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Preparing the Blockchain for the Internet of Things

 

These days, beyond using the Blockchain to transform the way we look at and use money, one of the biggest pushes in the industry is to be able to use it to enable the Internet of Things.

 

If you’re not already aware of exactly what the Internet of Things is, take a moment to first think about the special abilities that having wireless internet has given our appliances.

 

We’ve seen reports on washing machines, televisions, and many more items being able to talk to each other over the internet and improve, based on how we use them.

 

The catch is, they can’t quite do this at scale yet. In other words, the Internet of Things hasn’t quite reached a point where it can support the myriad number of devices all talking to each other consistently, every day.

 

When this does happen, business professionals, especially those who work closely with IoT and Blockchain related projects, believe that we will have truly created a physical internet of value.

 

According to a report on the subject by Coindesk, the rise of the IoT would also mean that the ways that we transact with each other as well as with our devices, would change in a fashion which we cannot yet understand.

 

While the Blockchain is considered by some as being a way to facilitate this major shift, apparent disagreements in the teams that are working are such projects are keeping this shift at bay.

 

Judging by the same report by Coindesk which was previously mentioned, the biggest of these disagreements is exactly how devices with internet access should be tied to Blockchains.

 

To examine the possibilities of this implementation, they have used the key example of cars.

 

While many of us have heard of the concept of tying different kinds of identities including those of things to the Blockchain, a company called Riddle & Code has suggested that some industry professionals believe that a car battery could become a transactional system in and of itself.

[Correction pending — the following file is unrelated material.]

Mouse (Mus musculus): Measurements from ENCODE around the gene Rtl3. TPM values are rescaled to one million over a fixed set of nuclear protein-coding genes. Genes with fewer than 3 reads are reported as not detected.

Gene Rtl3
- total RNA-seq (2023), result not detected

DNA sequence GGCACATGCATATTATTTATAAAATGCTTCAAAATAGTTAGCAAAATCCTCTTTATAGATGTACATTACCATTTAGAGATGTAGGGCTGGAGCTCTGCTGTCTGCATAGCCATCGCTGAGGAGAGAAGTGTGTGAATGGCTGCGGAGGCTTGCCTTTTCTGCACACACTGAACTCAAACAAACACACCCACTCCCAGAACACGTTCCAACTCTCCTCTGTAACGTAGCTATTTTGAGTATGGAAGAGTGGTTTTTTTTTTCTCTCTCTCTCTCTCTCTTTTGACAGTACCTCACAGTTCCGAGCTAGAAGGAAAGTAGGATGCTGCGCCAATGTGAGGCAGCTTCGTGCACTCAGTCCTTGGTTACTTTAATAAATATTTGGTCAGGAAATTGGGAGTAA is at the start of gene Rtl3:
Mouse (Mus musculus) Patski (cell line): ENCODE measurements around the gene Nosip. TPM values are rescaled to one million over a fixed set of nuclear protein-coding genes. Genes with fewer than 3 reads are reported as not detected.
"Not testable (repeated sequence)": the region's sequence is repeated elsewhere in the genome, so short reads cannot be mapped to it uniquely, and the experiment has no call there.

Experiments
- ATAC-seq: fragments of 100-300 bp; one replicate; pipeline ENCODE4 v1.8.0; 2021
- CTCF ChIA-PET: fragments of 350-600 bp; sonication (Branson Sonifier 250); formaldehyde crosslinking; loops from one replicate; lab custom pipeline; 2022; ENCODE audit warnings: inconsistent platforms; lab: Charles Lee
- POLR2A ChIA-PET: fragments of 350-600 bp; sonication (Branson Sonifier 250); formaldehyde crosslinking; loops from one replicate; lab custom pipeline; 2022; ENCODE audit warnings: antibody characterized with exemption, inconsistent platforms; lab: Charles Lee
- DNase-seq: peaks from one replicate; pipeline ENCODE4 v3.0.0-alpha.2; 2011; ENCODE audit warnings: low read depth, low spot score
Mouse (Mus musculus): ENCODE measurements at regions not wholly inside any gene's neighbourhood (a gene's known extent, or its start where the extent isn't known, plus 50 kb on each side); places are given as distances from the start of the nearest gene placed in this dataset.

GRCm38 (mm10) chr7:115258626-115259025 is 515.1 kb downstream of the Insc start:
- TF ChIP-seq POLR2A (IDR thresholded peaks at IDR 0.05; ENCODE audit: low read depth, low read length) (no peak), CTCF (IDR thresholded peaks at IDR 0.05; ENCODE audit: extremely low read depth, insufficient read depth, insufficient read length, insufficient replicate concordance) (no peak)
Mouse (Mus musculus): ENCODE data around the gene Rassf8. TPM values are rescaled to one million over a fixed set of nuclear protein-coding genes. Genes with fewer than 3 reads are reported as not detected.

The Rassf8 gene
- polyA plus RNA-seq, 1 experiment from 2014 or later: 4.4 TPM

In the context of the IOT and the Blockchain, this could mean that car batteries could trade percentages of their stored power amongst each other and therefore, eventually establish a special, secondary power market in this way.

 

On the other hand, companies like Deloitte, which runs its own Blockchain wing called the Blockchain Institute, have their own different ideas about how the Blockchain should be implemented in automobiles.

 

What they have concluded is that given that the Blockchain already enables quick, micro transactions through Cryptocurrency wallets, then the easiest way to connect cars to the Internet of Things involves the Blockchain.

 

More specifically, it’s been suggested that the best way would involve giving each car multiple Cryptocurrency wallets.

 

How this might come to be is that the engine, the battery, and several other parts of the car could all have their own dedicated wallets so that they could communicate with each other, as well as with other cars that have Cryptocurrency wallets.

 

In this way, every car that is connected like this could learn how to improve its overall quality through how it is used over certain periods of time. Furthermore, higher performing cars could stand as the examples to follow for lower performing cars.

 

All in all, it will be some time before any of this comes to pass, given that the Blockchain has not even technically been around for a decade and the Internet of Things is mostly a set of goals and ideas to be implemented later.

 

Even so, with these connections, one could easily see the rise of these two industries together, in a concerted effort.

 

 

 

By: BGN Editorial Staff

 

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